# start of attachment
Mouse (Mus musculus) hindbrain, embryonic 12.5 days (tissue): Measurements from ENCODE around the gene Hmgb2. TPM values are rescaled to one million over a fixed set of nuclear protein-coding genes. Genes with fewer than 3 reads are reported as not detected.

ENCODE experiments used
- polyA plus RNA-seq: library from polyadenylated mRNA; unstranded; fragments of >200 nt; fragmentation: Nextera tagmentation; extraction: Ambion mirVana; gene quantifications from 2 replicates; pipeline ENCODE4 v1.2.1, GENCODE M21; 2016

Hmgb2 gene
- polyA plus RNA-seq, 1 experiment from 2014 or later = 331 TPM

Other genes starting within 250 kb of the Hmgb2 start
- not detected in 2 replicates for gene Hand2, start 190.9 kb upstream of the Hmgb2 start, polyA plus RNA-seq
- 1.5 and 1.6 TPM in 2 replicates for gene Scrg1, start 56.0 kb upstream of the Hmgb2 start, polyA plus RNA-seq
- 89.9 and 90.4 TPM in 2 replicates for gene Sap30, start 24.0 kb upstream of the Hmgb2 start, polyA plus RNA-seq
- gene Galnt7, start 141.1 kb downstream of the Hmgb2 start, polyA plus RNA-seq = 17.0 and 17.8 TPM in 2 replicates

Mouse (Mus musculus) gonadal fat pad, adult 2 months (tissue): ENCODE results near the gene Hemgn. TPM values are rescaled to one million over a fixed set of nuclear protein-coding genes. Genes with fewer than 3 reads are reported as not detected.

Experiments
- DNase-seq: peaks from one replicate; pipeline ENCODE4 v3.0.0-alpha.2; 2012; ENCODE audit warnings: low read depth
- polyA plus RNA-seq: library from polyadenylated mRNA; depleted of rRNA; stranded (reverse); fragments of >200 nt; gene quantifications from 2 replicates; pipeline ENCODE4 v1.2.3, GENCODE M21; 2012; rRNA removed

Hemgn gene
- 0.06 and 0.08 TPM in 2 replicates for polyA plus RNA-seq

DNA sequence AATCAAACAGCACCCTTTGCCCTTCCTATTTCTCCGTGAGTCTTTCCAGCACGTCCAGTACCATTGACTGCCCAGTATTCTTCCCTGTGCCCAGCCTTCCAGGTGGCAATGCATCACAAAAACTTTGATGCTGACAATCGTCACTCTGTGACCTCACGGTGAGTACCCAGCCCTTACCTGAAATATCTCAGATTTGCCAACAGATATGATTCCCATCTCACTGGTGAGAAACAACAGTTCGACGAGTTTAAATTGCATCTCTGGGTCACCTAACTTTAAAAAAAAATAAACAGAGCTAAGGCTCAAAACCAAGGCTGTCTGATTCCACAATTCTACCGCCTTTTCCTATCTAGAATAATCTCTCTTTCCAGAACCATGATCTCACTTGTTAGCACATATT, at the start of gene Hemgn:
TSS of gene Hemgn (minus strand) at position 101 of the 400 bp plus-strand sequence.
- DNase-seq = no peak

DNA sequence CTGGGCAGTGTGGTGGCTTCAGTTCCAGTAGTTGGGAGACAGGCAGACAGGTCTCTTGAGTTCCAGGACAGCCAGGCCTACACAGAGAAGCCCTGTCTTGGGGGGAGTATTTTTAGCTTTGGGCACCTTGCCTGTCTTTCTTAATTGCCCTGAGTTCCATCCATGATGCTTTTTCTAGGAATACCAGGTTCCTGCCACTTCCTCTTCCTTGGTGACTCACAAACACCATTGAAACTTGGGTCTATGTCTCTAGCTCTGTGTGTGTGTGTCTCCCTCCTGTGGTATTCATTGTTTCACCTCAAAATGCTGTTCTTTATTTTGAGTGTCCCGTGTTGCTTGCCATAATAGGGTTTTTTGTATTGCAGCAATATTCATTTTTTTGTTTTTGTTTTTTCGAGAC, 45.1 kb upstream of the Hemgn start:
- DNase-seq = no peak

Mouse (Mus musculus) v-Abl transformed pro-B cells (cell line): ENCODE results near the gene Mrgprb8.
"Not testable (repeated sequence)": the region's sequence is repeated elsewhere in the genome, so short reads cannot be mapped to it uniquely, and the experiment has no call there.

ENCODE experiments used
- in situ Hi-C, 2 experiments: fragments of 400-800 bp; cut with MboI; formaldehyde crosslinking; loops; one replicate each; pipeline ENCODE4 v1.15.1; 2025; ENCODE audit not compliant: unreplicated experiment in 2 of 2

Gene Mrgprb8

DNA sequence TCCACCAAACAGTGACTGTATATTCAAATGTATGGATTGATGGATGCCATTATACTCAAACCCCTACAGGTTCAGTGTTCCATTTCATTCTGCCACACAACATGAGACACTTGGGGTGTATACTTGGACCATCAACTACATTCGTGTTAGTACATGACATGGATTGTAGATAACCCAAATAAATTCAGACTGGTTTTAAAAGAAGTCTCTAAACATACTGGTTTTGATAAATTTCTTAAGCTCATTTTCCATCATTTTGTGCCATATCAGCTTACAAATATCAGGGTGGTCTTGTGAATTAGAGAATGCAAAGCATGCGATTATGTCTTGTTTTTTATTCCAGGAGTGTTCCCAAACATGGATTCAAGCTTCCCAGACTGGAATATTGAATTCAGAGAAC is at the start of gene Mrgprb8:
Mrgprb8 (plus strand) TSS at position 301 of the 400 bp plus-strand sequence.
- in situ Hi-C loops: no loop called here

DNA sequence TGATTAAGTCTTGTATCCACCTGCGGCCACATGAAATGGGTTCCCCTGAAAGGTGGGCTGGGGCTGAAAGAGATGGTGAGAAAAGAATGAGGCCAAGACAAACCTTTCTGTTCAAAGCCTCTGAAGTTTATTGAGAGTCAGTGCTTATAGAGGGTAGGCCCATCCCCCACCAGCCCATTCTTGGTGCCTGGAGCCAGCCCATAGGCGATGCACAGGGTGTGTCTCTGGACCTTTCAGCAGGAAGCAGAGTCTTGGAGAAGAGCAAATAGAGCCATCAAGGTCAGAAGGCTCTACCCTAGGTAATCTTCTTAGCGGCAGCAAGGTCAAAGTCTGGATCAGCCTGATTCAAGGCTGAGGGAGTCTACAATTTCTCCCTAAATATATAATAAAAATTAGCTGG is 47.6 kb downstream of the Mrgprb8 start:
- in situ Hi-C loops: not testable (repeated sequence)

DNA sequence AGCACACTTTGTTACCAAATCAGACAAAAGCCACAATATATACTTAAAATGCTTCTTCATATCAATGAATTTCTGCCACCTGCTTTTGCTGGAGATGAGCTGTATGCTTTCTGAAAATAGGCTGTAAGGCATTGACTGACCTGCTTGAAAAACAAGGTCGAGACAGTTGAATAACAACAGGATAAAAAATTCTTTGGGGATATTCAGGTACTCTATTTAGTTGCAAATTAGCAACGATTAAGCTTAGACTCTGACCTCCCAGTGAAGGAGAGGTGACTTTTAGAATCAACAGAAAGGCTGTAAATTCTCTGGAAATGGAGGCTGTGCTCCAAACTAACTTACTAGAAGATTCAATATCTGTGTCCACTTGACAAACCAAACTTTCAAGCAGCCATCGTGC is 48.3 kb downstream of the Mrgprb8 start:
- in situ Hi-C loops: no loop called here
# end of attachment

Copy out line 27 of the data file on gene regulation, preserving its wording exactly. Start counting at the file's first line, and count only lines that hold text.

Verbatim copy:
DNA sequence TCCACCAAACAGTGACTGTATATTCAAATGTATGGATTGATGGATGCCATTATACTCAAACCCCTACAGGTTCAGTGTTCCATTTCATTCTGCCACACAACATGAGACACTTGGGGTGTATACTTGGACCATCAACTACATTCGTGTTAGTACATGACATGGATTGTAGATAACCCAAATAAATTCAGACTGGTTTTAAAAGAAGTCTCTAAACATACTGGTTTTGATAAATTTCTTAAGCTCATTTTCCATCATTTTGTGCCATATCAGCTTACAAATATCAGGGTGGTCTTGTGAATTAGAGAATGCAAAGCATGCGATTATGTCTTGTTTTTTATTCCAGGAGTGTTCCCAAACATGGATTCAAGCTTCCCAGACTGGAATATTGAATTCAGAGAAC is at the start of gene Mrgprb8: